I recently had to purchase new eyeglasses because I can’t see objects such as tractor trailers in the distance. My driver’s license states that I must wear corrective lens to alleviate this problem.
After my eye exam, I took one look at the frames on the wall and said, “Ew.”
“But these are our most popular frames.” The technician said.
The frames were large enough to be considered an alternative to a goalie mask in the National Hockey League. Maybe that was a slight exaggeration. The eye wear covered half of my face. It felt like wearing a scuba mask. I found the frames too distracting. If my glasses made me dream of coral reefs and sea anemones full of clown fish, how would I focus on traffic?
“What do you have that’s not popular?” I asked.
I had a long history with unconventional. It began with my name. Jacqueline was at its highest ranking in popularity for a girl’s name at # 37. My given name is spelled Jacquelynn. The spelling of my name was not only untrendy, but also non-existent. Unpopularity was chosen for me when my parents didn’t name me Jennifer.
In high school, a certain brand of jeans were the “in” thing. Popularity came with a price tag. The jeans with the horse head were expensive. I owned a pair of jeans with holes in the butt. This was a period in time when it wasn’t popular to show the world your underwear. To keep my underwear under my clothes, I sewed patches in the shape of bunnies, Playboy bunnies, over the rips in my jeans. Why would I blow forty bucks for a chance at popularity when my mom let me walk around with Playboy bunnies on my ass?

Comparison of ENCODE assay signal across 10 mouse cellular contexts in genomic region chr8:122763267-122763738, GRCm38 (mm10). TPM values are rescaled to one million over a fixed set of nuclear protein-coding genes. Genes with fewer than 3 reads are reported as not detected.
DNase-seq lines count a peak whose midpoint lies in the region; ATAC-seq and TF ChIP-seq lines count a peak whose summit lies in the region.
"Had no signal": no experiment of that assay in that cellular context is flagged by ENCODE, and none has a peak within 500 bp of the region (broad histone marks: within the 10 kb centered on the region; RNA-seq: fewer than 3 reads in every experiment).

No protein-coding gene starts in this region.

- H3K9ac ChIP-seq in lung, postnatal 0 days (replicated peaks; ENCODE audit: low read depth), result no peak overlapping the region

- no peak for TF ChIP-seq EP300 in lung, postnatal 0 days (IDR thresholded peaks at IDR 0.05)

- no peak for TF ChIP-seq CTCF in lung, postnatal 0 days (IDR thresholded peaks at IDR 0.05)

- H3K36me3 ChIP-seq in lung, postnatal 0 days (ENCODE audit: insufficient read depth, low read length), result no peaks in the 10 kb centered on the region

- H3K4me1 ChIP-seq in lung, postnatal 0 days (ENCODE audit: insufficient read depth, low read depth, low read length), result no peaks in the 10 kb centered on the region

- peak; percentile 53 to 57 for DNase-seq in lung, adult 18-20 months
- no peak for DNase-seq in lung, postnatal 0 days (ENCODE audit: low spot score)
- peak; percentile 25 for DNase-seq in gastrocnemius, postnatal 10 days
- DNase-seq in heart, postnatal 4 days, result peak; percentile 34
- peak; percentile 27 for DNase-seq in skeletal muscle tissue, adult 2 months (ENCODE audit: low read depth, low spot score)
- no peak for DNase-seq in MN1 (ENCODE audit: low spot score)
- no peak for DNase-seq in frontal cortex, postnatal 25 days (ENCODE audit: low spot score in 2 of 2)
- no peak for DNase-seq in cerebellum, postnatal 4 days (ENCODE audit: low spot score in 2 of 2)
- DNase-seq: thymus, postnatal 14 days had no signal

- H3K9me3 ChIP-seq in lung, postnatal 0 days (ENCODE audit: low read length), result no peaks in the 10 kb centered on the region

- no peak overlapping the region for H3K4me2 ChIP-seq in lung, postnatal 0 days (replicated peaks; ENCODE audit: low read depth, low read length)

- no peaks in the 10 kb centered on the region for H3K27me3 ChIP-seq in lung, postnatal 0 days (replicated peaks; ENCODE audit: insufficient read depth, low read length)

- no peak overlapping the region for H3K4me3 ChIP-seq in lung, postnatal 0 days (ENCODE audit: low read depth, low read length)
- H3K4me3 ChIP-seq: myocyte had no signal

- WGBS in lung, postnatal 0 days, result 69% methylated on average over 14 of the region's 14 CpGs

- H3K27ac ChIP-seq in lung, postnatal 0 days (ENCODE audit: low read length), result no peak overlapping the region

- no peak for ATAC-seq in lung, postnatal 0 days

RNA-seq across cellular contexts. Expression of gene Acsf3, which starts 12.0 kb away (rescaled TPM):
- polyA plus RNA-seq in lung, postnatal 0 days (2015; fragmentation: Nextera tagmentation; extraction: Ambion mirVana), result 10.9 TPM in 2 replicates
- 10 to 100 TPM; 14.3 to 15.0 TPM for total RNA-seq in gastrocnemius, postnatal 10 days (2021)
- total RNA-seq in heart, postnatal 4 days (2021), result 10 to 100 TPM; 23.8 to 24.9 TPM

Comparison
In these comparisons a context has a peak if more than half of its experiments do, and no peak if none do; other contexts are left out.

Could popularity be a matter of choice? When offered a choice could you pick the favored option and guarantee better social and economic standing and maybe even coolness. Could I choose the conventional and be popular?
Two job choices were presented to me. I could build components for a defense contractor or work at the library. The defense job came with a decent wage, health benefits, and a guided missile full of moral dilemmas. If I didn’t do my job well, I could jeopardize our highly respected service men and women. If I did my job well, I could jeopardize everyone else. The library job paid $2.25 less than the job I left. The benefit package included no fines on overdue books and free coffee.
I never remembered saying “When I grow up, I want to play a part in wars.” What if karma is real? Life is challenging enough without karma kicking your butt too. Why would I chance my immortal soul when I could have free coffee?
Reentering the work force at the library meant my wages were on track with a trainee’s wages in China. In need of a new wardrobe, my purchasing power led me to my sister’s closet. She occasionally purged her unwanted clothes. If clothes were trendy, they’d still have a place in someone’s closet.
I googled popular. Three simple steps to be popular came up.
1) Be confident.
2) Put yourself out there.
3) Find your own style.
Poplar also came up. Poplar is a tree native to the Northern Hemisphere. I came to the conclusion that I’d have a chance at popular if I stood naked and unafraid in the middle of a forest of poplar trees.
I checked the dress code before I accepted the library position. Owl eyeglasses weren’t required. I had four eye glass choices. Five, if I considered finding another eye doctor.
At the library, we sell books that are no longer popular to raise money. War receives more funding than a building full of material to expand knowledge and consciousness. Popular? I may be a weirdo, but I’m a nice weirdo.